Motifs in Science

Programmers have long made it their job to deal explicitly with managing complexity. I think the same type of introspection goes on in science, but just isn’t introduced to students as soon.
In programming, such introspection often takes on the aura of religion, since it is complex human behaviour that is being studied. Human behaviour is difficult to study objectively due to its non-uniformity both across different individuals and for the same individual at different times. This is compounded by the fact that good approaches to handling complexity are often most valuable when few people know them, providing a strong drive to misinteprete the statistics of small numbers.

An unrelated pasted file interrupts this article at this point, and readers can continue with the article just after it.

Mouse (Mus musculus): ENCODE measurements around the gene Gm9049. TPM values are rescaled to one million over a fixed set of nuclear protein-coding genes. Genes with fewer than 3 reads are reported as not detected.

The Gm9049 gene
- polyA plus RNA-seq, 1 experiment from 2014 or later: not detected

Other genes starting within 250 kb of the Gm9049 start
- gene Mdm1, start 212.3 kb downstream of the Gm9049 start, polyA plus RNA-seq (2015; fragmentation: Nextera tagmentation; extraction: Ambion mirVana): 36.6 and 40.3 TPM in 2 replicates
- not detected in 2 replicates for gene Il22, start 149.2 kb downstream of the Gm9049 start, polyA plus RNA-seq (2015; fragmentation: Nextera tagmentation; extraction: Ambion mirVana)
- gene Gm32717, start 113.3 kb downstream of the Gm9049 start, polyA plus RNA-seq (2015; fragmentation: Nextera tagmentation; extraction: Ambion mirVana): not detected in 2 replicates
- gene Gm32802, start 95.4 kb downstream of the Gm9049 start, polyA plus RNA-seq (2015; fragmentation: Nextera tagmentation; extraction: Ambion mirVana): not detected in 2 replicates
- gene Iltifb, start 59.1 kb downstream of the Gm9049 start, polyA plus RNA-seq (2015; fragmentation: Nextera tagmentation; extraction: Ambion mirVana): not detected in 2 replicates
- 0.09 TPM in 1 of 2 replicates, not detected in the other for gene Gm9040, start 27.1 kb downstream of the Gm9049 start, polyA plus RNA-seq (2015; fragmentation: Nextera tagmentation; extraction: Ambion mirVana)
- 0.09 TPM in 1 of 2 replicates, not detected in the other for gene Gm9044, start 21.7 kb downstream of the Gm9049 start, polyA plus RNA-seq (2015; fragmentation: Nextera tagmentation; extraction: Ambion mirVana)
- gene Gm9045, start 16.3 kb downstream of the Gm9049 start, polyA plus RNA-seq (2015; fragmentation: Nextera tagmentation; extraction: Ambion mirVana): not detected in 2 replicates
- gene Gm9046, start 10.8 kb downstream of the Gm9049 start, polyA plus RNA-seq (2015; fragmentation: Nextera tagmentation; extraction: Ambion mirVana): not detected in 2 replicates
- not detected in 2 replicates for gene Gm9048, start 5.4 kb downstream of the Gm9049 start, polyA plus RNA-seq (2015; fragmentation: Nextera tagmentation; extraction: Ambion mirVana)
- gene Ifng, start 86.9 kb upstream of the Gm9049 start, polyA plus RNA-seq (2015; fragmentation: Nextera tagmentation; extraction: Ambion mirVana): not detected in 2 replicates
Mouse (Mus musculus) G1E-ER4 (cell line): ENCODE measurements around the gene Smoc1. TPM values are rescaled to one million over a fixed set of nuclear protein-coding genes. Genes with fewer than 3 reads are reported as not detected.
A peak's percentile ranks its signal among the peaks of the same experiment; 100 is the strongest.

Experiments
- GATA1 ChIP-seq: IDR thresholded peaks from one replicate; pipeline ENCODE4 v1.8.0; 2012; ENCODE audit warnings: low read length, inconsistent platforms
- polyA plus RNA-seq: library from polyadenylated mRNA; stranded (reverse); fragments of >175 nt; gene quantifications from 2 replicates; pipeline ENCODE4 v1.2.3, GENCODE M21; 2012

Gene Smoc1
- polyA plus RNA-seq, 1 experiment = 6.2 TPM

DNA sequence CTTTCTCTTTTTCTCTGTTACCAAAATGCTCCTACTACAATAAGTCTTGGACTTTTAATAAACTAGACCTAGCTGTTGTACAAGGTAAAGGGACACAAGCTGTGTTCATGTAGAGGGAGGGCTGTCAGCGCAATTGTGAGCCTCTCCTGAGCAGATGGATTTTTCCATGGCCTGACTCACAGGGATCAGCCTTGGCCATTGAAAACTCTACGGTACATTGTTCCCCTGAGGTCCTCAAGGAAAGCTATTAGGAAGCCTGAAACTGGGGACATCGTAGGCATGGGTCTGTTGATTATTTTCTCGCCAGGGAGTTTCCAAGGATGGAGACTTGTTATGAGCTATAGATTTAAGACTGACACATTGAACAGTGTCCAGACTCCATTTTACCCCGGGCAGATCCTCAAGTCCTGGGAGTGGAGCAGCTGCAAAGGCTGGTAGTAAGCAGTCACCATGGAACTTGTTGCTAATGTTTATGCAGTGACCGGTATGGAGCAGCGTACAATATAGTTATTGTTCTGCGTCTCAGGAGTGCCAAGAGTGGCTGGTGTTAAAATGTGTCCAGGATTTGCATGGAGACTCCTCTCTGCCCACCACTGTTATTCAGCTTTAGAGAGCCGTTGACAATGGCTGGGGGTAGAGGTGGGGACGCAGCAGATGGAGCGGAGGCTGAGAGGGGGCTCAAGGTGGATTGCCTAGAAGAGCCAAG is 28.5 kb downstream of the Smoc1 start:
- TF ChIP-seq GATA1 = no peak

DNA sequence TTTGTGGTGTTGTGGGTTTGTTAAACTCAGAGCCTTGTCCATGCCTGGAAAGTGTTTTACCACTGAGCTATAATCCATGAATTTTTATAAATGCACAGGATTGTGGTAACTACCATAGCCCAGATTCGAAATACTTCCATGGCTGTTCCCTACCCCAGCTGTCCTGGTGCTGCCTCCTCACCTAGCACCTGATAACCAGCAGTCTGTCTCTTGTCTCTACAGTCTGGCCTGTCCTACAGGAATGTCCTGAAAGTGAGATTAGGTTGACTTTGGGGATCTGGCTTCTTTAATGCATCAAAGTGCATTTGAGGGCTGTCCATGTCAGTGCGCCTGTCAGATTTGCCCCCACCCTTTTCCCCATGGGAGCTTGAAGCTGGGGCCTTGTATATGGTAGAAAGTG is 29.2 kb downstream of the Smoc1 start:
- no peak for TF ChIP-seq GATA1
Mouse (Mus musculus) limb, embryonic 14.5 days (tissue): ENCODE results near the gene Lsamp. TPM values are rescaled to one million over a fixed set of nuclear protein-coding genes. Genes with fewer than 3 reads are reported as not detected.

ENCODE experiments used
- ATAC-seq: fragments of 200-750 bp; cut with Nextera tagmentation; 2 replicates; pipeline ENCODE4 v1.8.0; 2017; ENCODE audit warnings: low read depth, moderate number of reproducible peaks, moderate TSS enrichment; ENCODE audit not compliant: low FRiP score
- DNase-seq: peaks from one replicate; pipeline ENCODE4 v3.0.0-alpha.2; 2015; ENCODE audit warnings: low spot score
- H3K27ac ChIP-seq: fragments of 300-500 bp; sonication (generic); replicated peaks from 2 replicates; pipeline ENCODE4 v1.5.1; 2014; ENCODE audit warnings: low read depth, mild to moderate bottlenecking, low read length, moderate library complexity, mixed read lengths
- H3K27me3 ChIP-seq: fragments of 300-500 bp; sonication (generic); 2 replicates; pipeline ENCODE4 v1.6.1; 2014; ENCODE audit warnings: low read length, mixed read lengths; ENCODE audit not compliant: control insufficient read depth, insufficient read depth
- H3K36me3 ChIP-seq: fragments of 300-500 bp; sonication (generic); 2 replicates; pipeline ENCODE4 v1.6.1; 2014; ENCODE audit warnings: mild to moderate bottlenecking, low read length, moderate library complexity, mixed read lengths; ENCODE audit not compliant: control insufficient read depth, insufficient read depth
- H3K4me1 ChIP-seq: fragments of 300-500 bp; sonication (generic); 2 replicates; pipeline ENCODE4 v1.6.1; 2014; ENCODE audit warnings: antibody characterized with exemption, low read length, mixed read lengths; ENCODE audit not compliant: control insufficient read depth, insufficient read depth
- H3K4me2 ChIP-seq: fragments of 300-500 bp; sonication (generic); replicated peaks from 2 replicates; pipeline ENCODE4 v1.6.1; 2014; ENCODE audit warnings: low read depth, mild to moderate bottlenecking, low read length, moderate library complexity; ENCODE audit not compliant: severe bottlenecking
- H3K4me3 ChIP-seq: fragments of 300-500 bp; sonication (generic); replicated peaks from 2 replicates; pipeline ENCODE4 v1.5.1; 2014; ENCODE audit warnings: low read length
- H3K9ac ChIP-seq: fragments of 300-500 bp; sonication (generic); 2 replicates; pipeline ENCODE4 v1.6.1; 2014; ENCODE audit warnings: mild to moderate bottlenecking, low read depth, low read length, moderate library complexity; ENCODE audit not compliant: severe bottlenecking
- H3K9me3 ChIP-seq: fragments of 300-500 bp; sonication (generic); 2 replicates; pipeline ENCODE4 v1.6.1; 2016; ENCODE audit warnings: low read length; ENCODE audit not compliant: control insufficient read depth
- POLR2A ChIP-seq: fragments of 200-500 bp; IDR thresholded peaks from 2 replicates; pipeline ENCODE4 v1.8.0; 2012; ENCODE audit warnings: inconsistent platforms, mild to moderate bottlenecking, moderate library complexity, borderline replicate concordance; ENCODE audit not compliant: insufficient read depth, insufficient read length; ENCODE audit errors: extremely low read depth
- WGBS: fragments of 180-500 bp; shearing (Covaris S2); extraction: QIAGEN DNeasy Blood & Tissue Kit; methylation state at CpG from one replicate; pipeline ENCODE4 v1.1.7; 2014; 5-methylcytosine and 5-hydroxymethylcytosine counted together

It is essential then, for me to avoid giving the impression that I am presenting the One-True-Way of looking at science during this course. I merely aim to make a difference by inspiring you to find your own understanding.

The specific topics I have in mind are

  • Bayes Theorem
    • Why should predictions precede observation?
    • With finite time and resources, what types of compromises between generality and specificity are possible?
  • Inductive Tools
    • Black Boxes,
      • Using
      • Building
        • Testing using
          • Symmetries like
            • Invertibility
          • Limits
    • Representations
  • Deductive Tools
    • Approximations
      • Expansions, some
        • Convergent
        • Asymtoptic
    • Transforms
    • Axiomatic Logic
      • Combinatorial Spaces
        • Computation

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